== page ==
Wednesday, 21 March 2012
Fuel Poverty in Haringey
A new report from the Assembly Health and Public Services Committee in their investigation into fuel poverty in London concludes that 13 of the 19 wards in the borough of Haringey are at significant risk of falling into fuel poverty.
These fuel poverty risk indicators provide users with a nuanced picture of the impact of various risk factors, exacerbating factors and indicators for fuel poverty, for every borough in London. The Committee's report explains how the tool could be used strategically to help organisations target specific wards that are at high risk of fuel poverty. Appendix 4 in the report set out the rationale for the risk factors present in the tool.
The fuel poverty scores measure risk of fuel poverty based on 12 indicators. The England and Wales average each year is 0. Scores below 0 are more likely to be at risk from fuel poverty according to these measures.
The indicators are:
Dwellings without central heating
Cavity walls that are uninsulated
Lofts with less than 150mm insulation
Health Deprivation & Disability domain (ID2010)
Standardised Mortality Ratio
Incapacity Benefit claimant rate
People aged 60 and over
Older people claiming pension credit
Income Support claimant rate
Child Poverty rates
Households classified 'fuel poor'
Across London, Fuel poverty affects 560,000 households. In those households, people struggle to heat their homes adequately and as a result many thousands of people live in cold homes which put them at risk of serious ill-health, educational developmental delay in children, mental health problems and, for older people in particular, excess winter deaths.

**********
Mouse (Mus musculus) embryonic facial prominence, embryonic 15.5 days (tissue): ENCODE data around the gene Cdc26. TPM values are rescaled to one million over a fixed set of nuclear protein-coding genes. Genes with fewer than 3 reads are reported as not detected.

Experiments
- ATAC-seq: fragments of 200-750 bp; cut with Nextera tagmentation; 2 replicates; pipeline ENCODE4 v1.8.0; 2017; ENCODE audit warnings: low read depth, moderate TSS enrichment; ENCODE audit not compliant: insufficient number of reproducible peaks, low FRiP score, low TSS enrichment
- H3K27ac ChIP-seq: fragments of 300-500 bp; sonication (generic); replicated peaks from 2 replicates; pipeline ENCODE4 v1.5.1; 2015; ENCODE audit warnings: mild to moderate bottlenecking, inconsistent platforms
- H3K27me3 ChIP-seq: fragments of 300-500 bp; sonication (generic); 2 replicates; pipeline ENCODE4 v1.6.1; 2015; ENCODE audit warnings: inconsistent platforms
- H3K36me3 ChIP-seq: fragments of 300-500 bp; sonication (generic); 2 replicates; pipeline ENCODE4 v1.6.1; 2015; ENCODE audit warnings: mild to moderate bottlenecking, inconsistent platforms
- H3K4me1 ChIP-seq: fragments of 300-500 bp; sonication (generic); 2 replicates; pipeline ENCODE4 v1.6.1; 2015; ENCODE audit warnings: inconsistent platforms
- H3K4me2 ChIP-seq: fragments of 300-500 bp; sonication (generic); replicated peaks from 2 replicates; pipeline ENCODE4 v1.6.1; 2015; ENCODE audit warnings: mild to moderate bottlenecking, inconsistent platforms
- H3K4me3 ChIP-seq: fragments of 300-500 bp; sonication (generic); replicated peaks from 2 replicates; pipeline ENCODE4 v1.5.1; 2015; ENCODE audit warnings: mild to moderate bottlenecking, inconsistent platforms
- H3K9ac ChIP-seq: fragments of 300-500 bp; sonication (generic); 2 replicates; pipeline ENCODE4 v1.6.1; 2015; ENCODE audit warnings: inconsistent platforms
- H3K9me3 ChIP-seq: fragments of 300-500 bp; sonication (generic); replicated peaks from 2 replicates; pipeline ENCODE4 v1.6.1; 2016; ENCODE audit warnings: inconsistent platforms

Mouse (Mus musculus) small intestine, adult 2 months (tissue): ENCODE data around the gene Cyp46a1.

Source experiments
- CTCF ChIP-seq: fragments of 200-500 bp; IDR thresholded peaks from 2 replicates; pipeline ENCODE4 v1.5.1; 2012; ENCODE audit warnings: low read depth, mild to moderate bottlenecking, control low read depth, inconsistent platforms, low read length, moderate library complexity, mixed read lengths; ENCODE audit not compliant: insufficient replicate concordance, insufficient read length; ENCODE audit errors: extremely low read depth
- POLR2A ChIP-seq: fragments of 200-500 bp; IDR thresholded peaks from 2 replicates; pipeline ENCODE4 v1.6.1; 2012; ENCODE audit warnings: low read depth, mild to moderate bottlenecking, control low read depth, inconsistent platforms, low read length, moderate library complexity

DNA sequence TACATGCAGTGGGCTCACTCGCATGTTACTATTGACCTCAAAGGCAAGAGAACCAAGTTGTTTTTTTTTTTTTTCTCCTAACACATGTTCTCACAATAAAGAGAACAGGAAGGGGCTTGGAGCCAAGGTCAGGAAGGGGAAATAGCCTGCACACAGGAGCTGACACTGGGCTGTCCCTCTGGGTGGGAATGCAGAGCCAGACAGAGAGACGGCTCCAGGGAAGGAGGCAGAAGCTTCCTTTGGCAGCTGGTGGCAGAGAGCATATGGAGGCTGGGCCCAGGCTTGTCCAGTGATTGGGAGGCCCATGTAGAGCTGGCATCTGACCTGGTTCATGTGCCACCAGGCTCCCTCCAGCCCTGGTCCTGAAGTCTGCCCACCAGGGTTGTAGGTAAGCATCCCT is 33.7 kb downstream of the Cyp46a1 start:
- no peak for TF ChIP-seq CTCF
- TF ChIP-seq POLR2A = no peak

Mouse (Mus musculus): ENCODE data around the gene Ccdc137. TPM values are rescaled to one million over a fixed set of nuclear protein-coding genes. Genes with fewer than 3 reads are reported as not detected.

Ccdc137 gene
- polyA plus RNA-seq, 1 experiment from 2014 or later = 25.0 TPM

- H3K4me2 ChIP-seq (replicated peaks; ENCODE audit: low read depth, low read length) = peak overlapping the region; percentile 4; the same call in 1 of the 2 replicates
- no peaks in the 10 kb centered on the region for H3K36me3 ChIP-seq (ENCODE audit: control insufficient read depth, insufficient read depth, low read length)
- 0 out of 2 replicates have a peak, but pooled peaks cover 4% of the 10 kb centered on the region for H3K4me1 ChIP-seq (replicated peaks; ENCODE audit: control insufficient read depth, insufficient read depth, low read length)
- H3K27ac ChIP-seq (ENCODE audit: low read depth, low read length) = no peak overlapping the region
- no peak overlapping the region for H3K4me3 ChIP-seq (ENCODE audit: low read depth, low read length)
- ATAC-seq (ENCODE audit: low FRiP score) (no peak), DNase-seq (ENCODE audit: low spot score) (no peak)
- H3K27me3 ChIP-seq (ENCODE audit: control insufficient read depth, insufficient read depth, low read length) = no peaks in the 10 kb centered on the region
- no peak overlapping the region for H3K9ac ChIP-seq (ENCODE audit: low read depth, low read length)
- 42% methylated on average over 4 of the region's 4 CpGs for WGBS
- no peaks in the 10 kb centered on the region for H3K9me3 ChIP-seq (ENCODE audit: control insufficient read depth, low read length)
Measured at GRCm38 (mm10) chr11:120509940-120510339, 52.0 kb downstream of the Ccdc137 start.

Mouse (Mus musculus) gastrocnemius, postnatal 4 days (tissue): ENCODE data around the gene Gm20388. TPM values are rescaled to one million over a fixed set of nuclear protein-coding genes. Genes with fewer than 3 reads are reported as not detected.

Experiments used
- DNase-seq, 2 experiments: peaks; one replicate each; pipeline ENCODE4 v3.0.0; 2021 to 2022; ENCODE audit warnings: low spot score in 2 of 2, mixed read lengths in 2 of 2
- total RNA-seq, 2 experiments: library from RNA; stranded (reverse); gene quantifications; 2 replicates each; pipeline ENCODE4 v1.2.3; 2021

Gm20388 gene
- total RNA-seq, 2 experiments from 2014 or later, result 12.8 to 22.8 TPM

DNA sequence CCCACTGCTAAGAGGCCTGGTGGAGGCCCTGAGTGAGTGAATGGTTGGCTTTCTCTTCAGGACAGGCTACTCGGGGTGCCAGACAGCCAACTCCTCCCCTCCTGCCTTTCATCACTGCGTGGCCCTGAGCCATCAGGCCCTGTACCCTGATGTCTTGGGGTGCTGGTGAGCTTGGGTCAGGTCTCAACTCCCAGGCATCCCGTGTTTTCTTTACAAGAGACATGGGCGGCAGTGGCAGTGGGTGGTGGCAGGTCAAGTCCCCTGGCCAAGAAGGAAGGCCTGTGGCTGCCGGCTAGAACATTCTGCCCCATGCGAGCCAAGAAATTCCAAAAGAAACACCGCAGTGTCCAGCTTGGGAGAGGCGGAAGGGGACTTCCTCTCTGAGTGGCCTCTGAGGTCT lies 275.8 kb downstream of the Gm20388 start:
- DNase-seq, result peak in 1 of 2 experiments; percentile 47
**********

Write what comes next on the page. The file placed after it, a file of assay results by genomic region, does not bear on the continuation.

Fuel poverty is a specific type of deprivation suffered primarily by vulnerable people whose fuel costs make up a high proportion of their income and who live in energy inefficient homes. Older Londoners and young people are at a higher risk of suffering the ill effects of fuel poverty.
Darren Johnson, Councillor and London Assembly Member, said: "Everyone has the right to have a warm home and be able to pay their fuel bills. Persistently cold homes contribute to misery, ill-health and social exclusion - and the fact that the UK consistently has more winter deaths than countries with colder climates is an indication that we have got things wrong.
"We already have the technology to build zero carbon housing and this should be the standard for all new developments."